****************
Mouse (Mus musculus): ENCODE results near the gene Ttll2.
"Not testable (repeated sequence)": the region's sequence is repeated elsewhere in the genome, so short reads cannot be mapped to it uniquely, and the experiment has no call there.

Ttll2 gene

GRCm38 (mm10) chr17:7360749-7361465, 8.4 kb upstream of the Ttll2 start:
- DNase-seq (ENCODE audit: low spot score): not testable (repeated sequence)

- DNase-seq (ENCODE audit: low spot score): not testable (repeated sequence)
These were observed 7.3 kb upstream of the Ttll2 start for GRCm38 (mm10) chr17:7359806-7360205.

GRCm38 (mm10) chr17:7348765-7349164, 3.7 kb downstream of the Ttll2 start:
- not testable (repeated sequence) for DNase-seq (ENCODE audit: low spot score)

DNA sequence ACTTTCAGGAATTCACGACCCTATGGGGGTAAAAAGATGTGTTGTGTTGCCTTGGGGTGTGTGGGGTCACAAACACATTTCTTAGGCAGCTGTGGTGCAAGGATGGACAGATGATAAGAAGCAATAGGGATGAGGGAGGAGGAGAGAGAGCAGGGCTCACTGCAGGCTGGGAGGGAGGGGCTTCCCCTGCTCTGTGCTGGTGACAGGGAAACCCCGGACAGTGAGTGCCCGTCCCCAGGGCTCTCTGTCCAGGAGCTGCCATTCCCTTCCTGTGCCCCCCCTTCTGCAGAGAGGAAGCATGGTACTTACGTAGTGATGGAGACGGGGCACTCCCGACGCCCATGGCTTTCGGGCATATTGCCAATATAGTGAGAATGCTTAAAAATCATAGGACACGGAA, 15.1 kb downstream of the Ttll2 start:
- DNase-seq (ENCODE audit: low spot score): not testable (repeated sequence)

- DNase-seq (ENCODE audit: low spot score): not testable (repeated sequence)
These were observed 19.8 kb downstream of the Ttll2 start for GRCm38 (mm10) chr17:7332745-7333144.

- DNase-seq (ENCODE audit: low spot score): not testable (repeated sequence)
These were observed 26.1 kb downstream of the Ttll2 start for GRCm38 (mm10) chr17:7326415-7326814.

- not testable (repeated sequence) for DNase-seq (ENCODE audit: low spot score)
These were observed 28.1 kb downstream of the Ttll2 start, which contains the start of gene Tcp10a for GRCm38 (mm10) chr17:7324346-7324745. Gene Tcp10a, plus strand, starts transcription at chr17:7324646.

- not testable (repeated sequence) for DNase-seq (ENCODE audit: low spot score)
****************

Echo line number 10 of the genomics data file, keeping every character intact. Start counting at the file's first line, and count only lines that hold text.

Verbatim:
DNA sequence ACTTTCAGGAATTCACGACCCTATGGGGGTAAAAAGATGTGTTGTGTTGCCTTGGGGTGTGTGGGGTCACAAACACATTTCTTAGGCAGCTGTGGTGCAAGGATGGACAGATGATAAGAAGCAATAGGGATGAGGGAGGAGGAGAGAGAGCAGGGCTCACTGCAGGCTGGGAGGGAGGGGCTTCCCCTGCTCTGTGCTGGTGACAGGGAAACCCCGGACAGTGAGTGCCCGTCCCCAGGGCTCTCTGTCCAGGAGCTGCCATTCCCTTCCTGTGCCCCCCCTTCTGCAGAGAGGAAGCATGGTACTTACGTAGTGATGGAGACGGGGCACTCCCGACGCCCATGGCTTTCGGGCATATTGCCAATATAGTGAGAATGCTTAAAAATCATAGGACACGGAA, 15.1 kb downstream of the Ttll2 start: